In just one week, I'll be attending my first writer's conference. Today I'm going to further research the agent I'll be meeting: Daniel Lazar. This will help me plan my approach and help me get to know the person I'll be talking with.
First off, here's his picture.
He looks like a good agent. His picture emanates confidence, personality, competence, energy, etc. These are good traits in an agent. Without these, how could an agent get my books noticed?
Daniel has been with Writers House for 8 years. His preferred genres are listed as: Literary and commercial fiction, Women's fiction, Historical fiction, Thrillers, Mysteries, Gay and Lesbian, Young adult, Middle grade, Graphic Novels or Memoirs, Judaica, Memoir, Narrative Non-fiction, Fitness, Pop-Culture, Humor. This is a wide range of topics. I'm still a little unclear as to whether this includes sci-fi. It could fall under "Literary fiction."
Let's take a look at some books he's helped push through. I'll go to Amazon and see what's said over there. (We'll see if these links work months from now.)
The Bells by Richard Harvell (4.5 stars) - This is a book about bells, singing, and Vienna - all interesting topics to me. I'd most likely enjoy this book (being a musician myself), but I wouldn't write this kind of book. Richard has a couple of books under his belt.
Water Ghosts by Shawna Yang Ryan (4 stars) - About 1920 immigration and something about Chinese workers. A first published novel by this author. Not my kind of book.
Nothing Left to Burn by Jay Varner (3.5 stars) - A story about firemen, family secrets, etc. Sounds interesting. Author's first published book. I'd read it.
You Say More Than You Think by Janine Driver (4.5 stars) - nonfiction how-to book on mastering body language. I'd probably scan through it. Janine Driver seems to have a few how-to books published.
Eve by Elissa Elliot (4 stars) - a retelling of the Adam/Eve story from Eve's point of view. Looks interesting. This is something I might write from a Mormon perspective. Another author with just one book.
Scared of Santa by Denise Joyce and Nancy Watkins (3.5 stars) - contains pictures and stories about children being scared of sitting on Santa's lap. Looks pretty funny. I would probably make up a funny children's book on this subject (I'd write the words and let someone else draw the pictures). Another first book by Denise Joyce. Nancy Watkins seems to have a couple of credits.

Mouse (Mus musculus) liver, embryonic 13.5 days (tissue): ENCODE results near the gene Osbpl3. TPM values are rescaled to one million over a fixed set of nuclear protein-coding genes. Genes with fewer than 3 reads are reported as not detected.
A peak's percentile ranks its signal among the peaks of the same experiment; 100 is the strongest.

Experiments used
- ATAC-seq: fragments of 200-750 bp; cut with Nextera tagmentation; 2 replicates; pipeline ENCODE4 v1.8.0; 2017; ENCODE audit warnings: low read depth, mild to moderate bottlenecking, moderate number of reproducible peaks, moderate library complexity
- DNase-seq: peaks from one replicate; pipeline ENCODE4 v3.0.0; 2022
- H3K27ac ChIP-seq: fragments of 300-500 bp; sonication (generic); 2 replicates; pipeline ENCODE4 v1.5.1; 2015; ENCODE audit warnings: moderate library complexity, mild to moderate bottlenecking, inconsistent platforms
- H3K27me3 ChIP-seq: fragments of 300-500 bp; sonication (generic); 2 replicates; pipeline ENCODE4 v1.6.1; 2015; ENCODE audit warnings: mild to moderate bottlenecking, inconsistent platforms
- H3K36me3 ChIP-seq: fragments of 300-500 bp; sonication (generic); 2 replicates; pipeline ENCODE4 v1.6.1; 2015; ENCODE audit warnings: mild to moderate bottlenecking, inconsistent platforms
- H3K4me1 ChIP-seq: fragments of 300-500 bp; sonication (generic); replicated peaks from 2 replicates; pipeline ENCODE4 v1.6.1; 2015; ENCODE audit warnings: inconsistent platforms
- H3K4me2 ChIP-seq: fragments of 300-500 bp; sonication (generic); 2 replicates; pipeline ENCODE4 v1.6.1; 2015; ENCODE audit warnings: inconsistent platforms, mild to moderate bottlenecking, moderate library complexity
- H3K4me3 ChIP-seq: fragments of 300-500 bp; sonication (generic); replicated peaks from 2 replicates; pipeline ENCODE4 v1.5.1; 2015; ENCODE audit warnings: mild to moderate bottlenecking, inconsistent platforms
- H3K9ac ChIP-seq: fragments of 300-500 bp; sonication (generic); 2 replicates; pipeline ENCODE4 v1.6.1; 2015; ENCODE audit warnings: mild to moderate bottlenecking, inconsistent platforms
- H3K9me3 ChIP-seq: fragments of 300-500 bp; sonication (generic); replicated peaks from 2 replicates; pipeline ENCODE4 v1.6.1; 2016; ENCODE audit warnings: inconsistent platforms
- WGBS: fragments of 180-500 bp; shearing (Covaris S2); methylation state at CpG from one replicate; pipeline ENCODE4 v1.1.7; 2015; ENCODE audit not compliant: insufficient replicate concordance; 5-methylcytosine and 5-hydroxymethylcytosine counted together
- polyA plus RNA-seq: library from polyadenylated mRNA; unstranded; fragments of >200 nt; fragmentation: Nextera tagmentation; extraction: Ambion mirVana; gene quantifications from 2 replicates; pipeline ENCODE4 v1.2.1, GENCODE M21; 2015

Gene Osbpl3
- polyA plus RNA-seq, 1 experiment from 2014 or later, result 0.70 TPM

What Would Keith Richards Do? by Jessica Pallington West (4.5 stars) - a book inspired by Keith Richards of the Rolling Stones. Looks interesting. Another new author.
Okay - so far I see that Daniel has helped to sell a different variety of books. These are mostly new authors. There seem to be no sci-fi books in his list of accomplishments. Daniel is not one of those agents who deal with only established authors (that is - easy to sell). Rather, he seems to do a very good job at getting the new author noticed.
If he finds my stuff interesting next week, there's a good chance that he may consider to take on my book himself.
Still - there's that sci-fi thing. I keep reading that sci-fi is a different creature when it comes to getting published. Yet, it can't be that different. As far as I know, sci-fi book contracts look the same as other book contracts. Do sci-fi publishers only deal with established sci-fi agents? This is stuff I don't know. Perhaps I can ask Daniel in my session.
Whatever the case, it appears that Writers House does do some sci-fi. They've helped with Stephanie Myers' books: the "Twilight Series" and "The Host". She's a fellow Mormon writer - once an aspiring writer like me and now an established best-selling author.
Writers House also helped with the Fablehaven series - another Mormon author.
If Daniel doesn't do sci-fi, it would do me well if I could get a referral from him to someone else at Writers House. The referral may be a dead end, but then again it could give me the edge I need to get someone's attention.
Either way, I'll keep this in mind if everything falls through - I haven't lost anything. That is, if I get no leads next week, I'll just continue on with my plans. Once I'm past NaNoWriMo, and past my December/January short story writing session I'll launch my agent initiative. That is, around January/February, I'll send tons of letters to unsuspecting agents and see what happens.
Till next time...